Monday, April 20, 2020

Lesson From The Tax Court: Distinguishing Child Support From Alimony

Tax Court (2017)The recent case of Timothy Clinton Biddle v. Commissioner, T.C. Memo. 2020-39 (April 6, 2020) (Judge Vasquez) teaches that payments labeled as alimony may be treated as child support even when the divorce decree has other provisions explicitly labeled as child support.  Some may think that a lesson about the difference between alimony and child support is not worth learning because Congress eliminated the §215 deduction for alimony payments in December 2017.  See §11051(a) of P.L. 115-97, 131 Stat. 2054 at 2089.  Once Congress did that, both alimony and child support payments are treated the same for income and deduction purposes: not deductible by the payor spouse and not includable by the payee spouse.

I think the lesson is still important, however, for three reasons.  First, the repeal generally does not apply to divorce or separation instruments entered into before December 31, 2018.  Thus, there are lots of potential situations where this exact issue may yet arise.  Second, the lesson may be important for ongoing §152(d)(1)(C) issues, where taxpayers need to figure out who meets the support test to claim someone as a qualifying relative.  Third, this is a lesson about the limits of state court decrees to shape the federal tax consequences of divorce.  That is always a lesson worth remembering.  Details, as usual, below the fold.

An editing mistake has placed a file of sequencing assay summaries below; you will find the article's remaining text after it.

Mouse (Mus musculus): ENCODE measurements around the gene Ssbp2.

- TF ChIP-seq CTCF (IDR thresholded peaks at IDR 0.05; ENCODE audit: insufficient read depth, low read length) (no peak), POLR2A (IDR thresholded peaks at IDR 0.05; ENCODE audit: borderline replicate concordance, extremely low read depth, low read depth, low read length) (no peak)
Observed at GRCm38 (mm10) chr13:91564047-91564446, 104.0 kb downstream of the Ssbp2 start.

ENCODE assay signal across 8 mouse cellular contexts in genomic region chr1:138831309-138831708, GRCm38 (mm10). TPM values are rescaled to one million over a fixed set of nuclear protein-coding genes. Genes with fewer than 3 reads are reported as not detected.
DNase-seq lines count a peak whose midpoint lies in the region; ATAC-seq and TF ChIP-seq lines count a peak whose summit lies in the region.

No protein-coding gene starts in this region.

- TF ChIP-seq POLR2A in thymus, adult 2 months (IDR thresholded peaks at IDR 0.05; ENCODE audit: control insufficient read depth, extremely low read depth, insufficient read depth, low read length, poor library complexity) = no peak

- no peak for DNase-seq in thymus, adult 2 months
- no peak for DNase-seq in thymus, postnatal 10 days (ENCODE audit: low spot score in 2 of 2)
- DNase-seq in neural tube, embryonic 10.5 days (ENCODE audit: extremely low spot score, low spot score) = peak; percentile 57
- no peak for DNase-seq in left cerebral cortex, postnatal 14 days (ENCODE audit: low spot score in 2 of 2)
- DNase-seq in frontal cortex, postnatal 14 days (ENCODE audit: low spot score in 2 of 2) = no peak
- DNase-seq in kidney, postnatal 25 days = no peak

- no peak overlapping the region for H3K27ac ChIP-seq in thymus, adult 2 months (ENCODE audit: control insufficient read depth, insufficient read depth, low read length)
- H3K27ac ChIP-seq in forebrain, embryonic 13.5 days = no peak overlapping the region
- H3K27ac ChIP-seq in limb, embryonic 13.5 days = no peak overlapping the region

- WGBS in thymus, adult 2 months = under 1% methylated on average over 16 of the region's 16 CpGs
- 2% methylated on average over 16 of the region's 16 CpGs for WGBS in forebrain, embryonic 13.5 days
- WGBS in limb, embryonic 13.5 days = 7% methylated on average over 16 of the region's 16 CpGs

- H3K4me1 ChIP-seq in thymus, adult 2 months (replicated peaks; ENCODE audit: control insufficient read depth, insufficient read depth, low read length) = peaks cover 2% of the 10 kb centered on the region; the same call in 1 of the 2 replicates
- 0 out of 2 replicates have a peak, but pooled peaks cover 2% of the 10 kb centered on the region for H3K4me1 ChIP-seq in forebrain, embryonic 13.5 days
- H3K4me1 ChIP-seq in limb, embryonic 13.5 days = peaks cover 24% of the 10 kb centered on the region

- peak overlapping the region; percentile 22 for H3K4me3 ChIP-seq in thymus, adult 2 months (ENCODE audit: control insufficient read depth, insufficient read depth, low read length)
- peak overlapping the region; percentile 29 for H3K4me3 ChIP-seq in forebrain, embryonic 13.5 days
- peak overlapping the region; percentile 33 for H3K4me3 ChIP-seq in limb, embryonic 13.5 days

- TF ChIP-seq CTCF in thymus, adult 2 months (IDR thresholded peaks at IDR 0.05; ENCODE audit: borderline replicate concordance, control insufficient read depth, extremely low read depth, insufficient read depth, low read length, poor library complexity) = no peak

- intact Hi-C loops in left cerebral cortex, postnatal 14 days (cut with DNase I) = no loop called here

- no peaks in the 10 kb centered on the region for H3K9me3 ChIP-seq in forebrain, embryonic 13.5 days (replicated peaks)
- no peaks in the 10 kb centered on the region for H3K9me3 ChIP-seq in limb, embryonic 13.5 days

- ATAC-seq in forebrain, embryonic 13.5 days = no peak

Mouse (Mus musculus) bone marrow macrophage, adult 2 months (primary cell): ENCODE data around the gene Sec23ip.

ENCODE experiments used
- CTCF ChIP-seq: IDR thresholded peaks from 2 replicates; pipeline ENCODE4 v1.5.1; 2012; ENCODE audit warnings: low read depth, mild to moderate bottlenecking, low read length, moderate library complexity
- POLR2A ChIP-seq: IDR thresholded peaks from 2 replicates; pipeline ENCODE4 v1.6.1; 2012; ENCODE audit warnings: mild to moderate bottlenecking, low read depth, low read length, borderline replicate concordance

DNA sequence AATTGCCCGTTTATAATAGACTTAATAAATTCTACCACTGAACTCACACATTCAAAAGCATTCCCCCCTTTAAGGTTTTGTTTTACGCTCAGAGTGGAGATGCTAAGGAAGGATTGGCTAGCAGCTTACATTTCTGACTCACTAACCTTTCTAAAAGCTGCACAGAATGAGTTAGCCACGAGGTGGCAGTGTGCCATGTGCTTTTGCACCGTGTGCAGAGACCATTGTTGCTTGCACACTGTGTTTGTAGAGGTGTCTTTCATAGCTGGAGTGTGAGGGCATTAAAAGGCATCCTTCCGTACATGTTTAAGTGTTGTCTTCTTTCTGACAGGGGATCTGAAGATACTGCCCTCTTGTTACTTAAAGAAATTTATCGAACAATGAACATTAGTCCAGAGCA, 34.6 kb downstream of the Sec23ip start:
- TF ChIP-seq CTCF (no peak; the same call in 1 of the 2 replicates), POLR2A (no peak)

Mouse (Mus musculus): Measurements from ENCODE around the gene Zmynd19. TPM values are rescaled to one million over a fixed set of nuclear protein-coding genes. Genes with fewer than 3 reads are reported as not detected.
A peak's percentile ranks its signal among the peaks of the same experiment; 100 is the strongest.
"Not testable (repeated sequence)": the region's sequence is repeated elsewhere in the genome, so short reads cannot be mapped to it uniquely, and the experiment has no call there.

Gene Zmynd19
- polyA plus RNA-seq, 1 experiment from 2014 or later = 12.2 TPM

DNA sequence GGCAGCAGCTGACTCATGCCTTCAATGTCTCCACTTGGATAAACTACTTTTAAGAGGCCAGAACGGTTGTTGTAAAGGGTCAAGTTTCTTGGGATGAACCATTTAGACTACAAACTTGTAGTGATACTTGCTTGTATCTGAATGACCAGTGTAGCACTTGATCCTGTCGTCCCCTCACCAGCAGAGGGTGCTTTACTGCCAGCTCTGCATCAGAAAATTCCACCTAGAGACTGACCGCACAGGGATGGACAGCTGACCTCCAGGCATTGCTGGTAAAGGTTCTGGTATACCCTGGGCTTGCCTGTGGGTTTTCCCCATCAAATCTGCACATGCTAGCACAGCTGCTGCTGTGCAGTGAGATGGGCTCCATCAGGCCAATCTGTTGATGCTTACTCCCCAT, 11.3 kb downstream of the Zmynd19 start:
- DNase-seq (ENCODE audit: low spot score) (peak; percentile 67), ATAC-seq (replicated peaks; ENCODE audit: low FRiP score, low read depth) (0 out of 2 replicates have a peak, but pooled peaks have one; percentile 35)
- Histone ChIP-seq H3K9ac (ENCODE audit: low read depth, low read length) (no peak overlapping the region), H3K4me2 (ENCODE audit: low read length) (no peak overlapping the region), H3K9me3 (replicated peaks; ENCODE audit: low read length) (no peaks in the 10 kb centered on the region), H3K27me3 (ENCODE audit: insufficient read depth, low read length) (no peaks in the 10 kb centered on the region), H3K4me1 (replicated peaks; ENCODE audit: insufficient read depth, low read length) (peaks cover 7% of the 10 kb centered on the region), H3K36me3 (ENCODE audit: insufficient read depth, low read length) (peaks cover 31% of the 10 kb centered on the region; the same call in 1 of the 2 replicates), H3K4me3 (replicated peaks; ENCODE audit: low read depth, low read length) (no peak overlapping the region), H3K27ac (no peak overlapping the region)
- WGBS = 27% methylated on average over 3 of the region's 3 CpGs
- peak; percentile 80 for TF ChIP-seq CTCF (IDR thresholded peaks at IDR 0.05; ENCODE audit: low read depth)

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April 20, 2020 in Bryan Camp, New Cases, Scholarship, Tax, Tax Practice And Procedure, Tax Scholarship | Permalink | Comments (0)

Monday, April 13, 2020

Lesson From The Tax Court: Penalty Approval Form Invalid When Penalty Not Properly Identified

Tax Court (2017)To the uninitiated, §6662 seems to impose a single accuracy-related penalty that varies in amount depending on just how badly the taxpayer screwed up.  For example, here’s the Wikipedia description: “This penalty of 20% or 40% of the increase in tax is due in the case of substantial understatement of tax, substantial valuation misstatements, transfer pricing adjustments, or negligence or disregard of rules or regulations.”  Note the singular “this penalty.” 

Today’s post will initiate you.  In Roderick M. Campbell and C. Sandra Campbell v. Commissioner, T.C. Memo. 2020-41 (April 7, 2020) (Judge Ashford) an IRS Supervisor’s approval of a accuracy-related penalty was insufficient to comply with §6751 because the approval form did not specify whether the approval was for the 20% or 40% penalty amount.  Despite the technical win here, however, this may not be a strong case for taxpayers.  Details below the fold.

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April 13, 2020 in Bryan Camp, New Cases, Scholarship, Tax, Tax Practice And Procedure, Tax Scholarship | Permalink | Comments (0)

Monday, April 6, 2020

Lesson From The Tax Court: The Long And Short Of CDP

Tax Court (2017)I call it Collection Delay Process for a reason.  Two recent cases are bookend lessons on the speed of CDP.  These two cases suggest that the fastest CDP resolution one can reasonably expect is 2 years, but one can push that to 7-8 years depending on the complexity of the case and persistence of the taxpayer.